In a typical Canadian winter at this time of year, salt and light (Matthew 5:13-20), of course, serve a particular purpose.
It doesn’t matter how cold it can still get in February, if the sun is shining then the snow and ice will melt under the strengthening, radiant beams of warm light. And, with the occasional freezing rain still in the offing, that bag of salt sitting on the porch or in the garage can come in handy, to sprinkle on the walkways and driveways — to melt the ice.
Salt and light, in any given context, serves a specific purpose. I can remember when the kids were younger, one of ours had the habit of picking anything and everything up off the ground and putting it in her mouth.
I can remember needing to intervene when she was in her exploratory mode, walking down the sidewalk in the middle of winter. “Don’t eat it! That is road salt, dear. Not table salt.”
We are called to be like salt and light in the world. But that gift will serve a specific purpose, according to the context and circumstance of our lives.
How can we know what that gift is, and for what purpose it serves? It can be challenging to claim that gift for our lives, and then have the courage to use it. This can be difficult because the world and the dominant powers of culture may not support it. The gift and purpose may seem small in comparison to the dominant climate of coldness, hatred and violence so prevalent in the culture today.
Julian of Norwich in her first of Divine Revelations writes about the small hazelnut. She writes, that God “showed me a little thing, the quantity of a hazel nut, lying in the palm of my hand …. I marvelled how it might last, for I thought it might suddenly have fallen to nothing for littleness. And I was answered in my understanding: It lasts and ever shall, for God loves it. And so have all things their beginning by the love of God.”
It may seem pallid at first, even pointless. But there is power in small. Ezekiel writes, “A new heart I will give you, and a new spirit I will put within you; and I will remove from your body the heart of stone and give you a heart of flesh. I will put my spirit within you …” (Ezekiel 11:19;36:26-27).
In words that may make better sense in our Canadian winter, God is promising us that God will melt our hearts of stone-cold bitterness, resentment, fear and hatred. And put the warmth of God’s light in Christ and the loving power of the Spirit to change our lives, and the world around us.
Salt and light are gifts that are subtle and small, yes, similar to the smallness of the hazelnut. And yet, these are gifts you cannot easily hide. Nor will they go away. They are public gifts, not private, in scope. They affect the whole experience of living.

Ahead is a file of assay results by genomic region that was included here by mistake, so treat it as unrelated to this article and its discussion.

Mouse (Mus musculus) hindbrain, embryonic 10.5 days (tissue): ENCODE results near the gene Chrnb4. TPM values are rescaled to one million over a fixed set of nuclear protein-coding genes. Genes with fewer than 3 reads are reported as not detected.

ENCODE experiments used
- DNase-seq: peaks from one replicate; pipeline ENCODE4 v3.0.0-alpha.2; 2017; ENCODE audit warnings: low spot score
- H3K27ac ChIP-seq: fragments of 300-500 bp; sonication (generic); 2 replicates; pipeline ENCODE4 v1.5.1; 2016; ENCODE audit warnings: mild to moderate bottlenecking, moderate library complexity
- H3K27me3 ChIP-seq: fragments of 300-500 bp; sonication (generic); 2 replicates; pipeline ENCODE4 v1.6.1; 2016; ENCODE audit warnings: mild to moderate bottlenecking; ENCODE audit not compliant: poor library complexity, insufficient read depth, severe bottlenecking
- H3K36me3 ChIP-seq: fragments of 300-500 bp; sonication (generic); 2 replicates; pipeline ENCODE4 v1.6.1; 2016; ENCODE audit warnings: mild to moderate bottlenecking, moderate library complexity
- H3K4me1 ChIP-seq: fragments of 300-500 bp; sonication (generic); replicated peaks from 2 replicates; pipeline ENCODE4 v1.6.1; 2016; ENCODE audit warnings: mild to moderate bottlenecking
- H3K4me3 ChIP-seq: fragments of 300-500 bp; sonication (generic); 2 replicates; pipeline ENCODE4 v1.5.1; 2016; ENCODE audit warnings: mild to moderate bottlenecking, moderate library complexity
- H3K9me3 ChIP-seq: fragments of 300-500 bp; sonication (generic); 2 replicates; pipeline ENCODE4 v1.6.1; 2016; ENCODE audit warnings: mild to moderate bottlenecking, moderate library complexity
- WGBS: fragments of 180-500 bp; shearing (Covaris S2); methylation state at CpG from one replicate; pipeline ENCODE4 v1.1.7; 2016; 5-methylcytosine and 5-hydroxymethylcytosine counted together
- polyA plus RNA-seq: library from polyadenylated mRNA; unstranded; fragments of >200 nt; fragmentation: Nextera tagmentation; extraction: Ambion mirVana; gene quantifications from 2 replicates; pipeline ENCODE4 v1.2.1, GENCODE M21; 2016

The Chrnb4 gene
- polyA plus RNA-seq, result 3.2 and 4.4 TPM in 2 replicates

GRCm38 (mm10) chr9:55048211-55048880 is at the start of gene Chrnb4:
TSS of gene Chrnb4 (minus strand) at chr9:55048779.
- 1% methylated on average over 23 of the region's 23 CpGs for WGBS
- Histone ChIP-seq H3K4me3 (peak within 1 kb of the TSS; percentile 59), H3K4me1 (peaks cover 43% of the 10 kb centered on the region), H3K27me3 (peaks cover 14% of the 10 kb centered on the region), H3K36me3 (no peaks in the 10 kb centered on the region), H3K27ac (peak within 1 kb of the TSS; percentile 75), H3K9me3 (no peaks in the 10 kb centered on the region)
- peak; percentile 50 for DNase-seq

You cannot add salt to soup, and not notice a difference. You cannot throw ice-melter on the driveway, and not notice some change on the ground. You cannot stop the sun from shining, and not stop the smile that comes on a sunny day after weeks of dark, grey, cloudy existence.
Faith Lutheran has a renovated gift, the gift of a safe and modernized building — a gift, yes. But why will it be used? How will our (Faith Lutheran’s) soon return to that site on 43 Meadowlands Drive restore something that was missing in the neighbourhood while we were here (at Julian)? Or, does it? What difference does that gift make to the world around us?
Our gift has a purpose. And that purpose is meant to catch the attention of a world that is shrouded in cloudy days and numbed to the slippery vices of distraction, delusion and fear.
Why is this important? How is it worthwhile? In an age when the church in North America is facing challenge and change, perhaps it is time again to focus on the WHY. It has been argued that people don’t buy-in to the WHAT we do but the WHY we do it. (1)
We need to be clear about that. The only way we can know WHAT do do with our faith, the church and our buildings is first to claim, embrace and communicate clearly the WHY of our faith. The WHY.
In the aftermath of the tragic violence in Quebec last weekend, the premier challenged his province, indeed our whole society, to reflect and consider again how we treat one another in a culturally diverse community. How we treat one another through the changes and stresses of life that can be disruptive. How we treat one another who are different and come from different walks of life, religious experience and ethnic diversity.
Observing how we do what we do may also give us a clue to the WHY. I believe the church has a lot to offer this world of ours, as salt and light. St. Paul encourages the fledgling, conflict-ridden Corinthian church to claim their identity they already have, in Jesus: “We have the mind of Christ,” he concludes (1 Corinthians 2:16). And Jesus, in short, came to show the love and grace of God to a world so hung up on achieving, earning, competing, judging, proving themselves, excluding others and fighting.
I believe the church has a lot to offer this world. To reflect Christ, the light of the world: to receive the love of God, to accept the love of God, and then demonstrate that compassion and love to the world. It is behind everything we do in the church. Everything. Let’s not forget that.
To melt hearts of stone.
(1) Simon Sinek, “Start With Why” (New York: Penguin, 2009), p.58